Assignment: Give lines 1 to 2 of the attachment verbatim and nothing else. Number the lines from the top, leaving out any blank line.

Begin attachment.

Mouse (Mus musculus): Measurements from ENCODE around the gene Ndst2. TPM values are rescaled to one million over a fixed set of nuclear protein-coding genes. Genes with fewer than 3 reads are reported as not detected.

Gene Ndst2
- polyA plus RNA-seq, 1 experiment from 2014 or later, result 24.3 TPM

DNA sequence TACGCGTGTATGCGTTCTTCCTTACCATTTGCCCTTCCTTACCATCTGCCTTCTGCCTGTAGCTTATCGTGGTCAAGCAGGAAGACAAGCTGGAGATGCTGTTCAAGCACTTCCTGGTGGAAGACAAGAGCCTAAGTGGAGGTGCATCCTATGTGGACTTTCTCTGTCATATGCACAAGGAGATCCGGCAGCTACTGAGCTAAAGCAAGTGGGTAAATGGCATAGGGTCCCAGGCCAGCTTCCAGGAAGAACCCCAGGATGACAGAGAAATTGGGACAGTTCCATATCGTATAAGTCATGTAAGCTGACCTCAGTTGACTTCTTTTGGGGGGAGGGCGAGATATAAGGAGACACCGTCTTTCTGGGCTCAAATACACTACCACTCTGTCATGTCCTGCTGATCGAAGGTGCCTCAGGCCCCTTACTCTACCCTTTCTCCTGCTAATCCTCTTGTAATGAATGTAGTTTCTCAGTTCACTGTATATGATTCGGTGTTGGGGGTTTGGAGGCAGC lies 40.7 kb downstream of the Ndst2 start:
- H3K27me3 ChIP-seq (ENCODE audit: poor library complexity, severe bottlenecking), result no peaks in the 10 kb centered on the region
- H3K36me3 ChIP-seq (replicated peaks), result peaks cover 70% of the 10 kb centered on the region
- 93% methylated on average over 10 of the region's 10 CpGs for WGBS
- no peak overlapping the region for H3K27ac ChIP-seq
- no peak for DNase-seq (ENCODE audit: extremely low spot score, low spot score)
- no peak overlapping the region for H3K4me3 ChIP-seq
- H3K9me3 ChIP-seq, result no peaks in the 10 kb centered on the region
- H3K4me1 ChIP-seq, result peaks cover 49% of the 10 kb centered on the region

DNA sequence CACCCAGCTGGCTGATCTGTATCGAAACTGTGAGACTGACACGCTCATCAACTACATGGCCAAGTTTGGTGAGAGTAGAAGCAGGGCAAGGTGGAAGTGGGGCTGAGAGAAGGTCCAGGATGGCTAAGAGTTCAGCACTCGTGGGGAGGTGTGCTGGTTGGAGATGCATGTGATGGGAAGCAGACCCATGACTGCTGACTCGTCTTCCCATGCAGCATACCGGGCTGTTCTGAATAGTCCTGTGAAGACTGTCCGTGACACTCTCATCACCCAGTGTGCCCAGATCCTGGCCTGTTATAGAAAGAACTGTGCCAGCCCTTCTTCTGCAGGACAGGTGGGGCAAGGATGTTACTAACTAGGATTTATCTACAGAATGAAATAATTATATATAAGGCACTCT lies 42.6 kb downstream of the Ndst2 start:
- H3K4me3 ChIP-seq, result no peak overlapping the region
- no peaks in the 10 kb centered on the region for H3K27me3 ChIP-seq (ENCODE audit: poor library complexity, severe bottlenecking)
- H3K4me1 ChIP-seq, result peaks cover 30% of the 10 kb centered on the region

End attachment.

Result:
Mouse (Mus musculus): Measurements from ENCODE around the gene Ndst2. TPM values are rescaled to one million over a fixed set of nuclear protein-coding genes. Genes with fewer than 3 reads are reported as not detected.

Gene Ndst2